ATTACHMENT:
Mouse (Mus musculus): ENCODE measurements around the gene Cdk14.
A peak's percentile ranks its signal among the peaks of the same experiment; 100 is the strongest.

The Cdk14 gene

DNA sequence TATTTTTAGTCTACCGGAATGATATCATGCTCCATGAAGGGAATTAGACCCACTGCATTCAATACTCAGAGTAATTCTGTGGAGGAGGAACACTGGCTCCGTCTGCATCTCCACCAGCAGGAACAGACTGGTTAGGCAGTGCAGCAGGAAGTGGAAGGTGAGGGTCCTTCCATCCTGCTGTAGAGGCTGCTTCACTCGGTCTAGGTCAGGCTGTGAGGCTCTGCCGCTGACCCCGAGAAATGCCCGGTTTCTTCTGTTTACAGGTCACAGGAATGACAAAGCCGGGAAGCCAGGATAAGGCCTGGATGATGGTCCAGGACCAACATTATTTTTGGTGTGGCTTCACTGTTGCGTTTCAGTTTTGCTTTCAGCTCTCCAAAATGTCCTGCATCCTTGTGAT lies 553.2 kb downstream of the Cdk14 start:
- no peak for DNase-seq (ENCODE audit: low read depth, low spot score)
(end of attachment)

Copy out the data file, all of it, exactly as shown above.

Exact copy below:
Mouse (Mus musculus): ENCODE measurements around the gene Cdk14.
A peak's percentile ranks its signal among the peaks of the same experiment; 100 is the strongest.

The Cdk14 gene

DNA sequence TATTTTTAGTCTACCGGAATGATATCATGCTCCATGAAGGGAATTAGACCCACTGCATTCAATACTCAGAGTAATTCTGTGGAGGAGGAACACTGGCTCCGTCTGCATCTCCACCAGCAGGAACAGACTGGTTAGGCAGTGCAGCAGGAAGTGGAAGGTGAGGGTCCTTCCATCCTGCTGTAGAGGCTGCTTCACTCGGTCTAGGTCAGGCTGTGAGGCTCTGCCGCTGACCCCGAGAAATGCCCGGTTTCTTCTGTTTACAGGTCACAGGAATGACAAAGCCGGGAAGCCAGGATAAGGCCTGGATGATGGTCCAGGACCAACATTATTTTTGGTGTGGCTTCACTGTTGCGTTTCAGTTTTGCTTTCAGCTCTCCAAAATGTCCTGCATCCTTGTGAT lies 553.2 kb downstream of the Cdk14 start:
- no peak for DNase-seq (ENCODE audit: low read depth, low spot score)